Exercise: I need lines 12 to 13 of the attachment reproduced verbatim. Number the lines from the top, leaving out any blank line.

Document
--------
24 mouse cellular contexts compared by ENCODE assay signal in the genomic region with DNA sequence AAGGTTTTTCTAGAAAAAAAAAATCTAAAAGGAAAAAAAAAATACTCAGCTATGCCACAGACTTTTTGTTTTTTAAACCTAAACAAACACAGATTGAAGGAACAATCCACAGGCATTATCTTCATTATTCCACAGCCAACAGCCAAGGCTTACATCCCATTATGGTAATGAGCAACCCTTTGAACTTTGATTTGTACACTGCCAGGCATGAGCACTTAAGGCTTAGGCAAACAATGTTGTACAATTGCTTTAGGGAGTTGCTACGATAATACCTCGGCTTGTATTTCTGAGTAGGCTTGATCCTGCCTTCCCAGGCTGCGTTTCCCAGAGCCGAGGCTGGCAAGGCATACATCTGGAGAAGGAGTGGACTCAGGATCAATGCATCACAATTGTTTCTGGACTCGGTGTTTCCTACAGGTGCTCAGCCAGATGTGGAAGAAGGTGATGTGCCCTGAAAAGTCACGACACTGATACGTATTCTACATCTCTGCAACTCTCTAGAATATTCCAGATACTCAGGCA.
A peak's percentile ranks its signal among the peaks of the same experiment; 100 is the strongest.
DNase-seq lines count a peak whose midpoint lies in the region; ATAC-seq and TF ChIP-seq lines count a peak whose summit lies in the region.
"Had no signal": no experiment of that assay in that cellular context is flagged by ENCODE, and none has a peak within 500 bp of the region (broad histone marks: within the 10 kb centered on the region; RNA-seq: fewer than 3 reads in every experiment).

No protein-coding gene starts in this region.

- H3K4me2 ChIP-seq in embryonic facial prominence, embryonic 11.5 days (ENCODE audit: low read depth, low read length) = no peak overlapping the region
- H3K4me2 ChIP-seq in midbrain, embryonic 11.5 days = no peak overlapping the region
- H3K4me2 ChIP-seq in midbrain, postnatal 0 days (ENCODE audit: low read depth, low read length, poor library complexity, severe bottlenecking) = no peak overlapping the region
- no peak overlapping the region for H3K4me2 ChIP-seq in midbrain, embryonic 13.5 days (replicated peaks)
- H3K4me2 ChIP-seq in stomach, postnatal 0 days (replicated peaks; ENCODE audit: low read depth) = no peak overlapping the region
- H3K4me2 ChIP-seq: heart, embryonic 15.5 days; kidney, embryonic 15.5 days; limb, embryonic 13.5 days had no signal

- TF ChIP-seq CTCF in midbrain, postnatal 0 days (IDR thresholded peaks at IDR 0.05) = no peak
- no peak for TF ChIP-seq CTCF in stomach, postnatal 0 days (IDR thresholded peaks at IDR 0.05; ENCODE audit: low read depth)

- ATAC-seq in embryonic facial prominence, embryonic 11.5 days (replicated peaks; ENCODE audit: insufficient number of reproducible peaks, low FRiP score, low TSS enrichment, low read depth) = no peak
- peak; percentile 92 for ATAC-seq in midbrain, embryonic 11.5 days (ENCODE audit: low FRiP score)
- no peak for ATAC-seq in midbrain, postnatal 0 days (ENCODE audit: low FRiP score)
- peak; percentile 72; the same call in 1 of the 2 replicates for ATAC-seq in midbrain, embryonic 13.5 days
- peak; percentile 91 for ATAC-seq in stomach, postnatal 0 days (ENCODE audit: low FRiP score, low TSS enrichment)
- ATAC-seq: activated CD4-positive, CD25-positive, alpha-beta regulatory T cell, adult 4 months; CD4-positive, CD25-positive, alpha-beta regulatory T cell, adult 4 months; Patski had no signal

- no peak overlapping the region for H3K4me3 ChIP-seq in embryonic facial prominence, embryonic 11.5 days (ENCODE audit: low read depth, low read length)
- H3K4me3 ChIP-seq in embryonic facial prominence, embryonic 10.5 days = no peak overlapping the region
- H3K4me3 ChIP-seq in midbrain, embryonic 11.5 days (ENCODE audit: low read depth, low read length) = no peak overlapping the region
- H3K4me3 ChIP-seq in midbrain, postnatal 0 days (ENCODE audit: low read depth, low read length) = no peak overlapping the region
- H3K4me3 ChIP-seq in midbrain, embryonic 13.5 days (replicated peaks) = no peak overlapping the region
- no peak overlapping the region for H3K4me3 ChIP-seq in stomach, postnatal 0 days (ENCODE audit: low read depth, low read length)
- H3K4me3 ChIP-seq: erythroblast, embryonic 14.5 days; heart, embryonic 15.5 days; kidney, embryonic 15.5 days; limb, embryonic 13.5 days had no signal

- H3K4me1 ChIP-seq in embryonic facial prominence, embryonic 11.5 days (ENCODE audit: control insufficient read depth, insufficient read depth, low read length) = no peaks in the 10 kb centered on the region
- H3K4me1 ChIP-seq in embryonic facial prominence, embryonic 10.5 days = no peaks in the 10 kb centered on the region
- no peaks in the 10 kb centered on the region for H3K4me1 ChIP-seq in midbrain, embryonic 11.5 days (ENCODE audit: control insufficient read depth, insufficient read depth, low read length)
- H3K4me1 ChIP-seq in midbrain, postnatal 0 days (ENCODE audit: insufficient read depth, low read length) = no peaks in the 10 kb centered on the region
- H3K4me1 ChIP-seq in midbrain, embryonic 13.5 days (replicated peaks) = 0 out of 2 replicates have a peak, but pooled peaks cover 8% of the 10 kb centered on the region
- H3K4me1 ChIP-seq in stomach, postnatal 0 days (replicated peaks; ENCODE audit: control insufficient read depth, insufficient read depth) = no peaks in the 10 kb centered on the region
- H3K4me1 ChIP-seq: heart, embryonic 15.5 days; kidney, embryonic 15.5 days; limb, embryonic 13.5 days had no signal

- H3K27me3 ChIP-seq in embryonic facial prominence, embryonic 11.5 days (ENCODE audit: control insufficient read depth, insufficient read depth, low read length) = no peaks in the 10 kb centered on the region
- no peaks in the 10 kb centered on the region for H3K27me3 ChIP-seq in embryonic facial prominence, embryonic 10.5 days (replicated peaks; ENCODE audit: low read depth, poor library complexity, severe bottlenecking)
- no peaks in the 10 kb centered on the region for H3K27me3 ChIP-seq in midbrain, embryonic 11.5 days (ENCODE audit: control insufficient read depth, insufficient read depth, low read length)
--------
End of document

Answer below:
- TF ChIP-seq CTCF in midbrain, postnatal 0 days (IDR thresholded peaks at IDR 0.05) = no peak
- no peak for TF ChIP-seq CTCF in stomach, postnatal 0 days (IDR thresholded peaks at IDR 0.05; ENCODE audit: low read depth)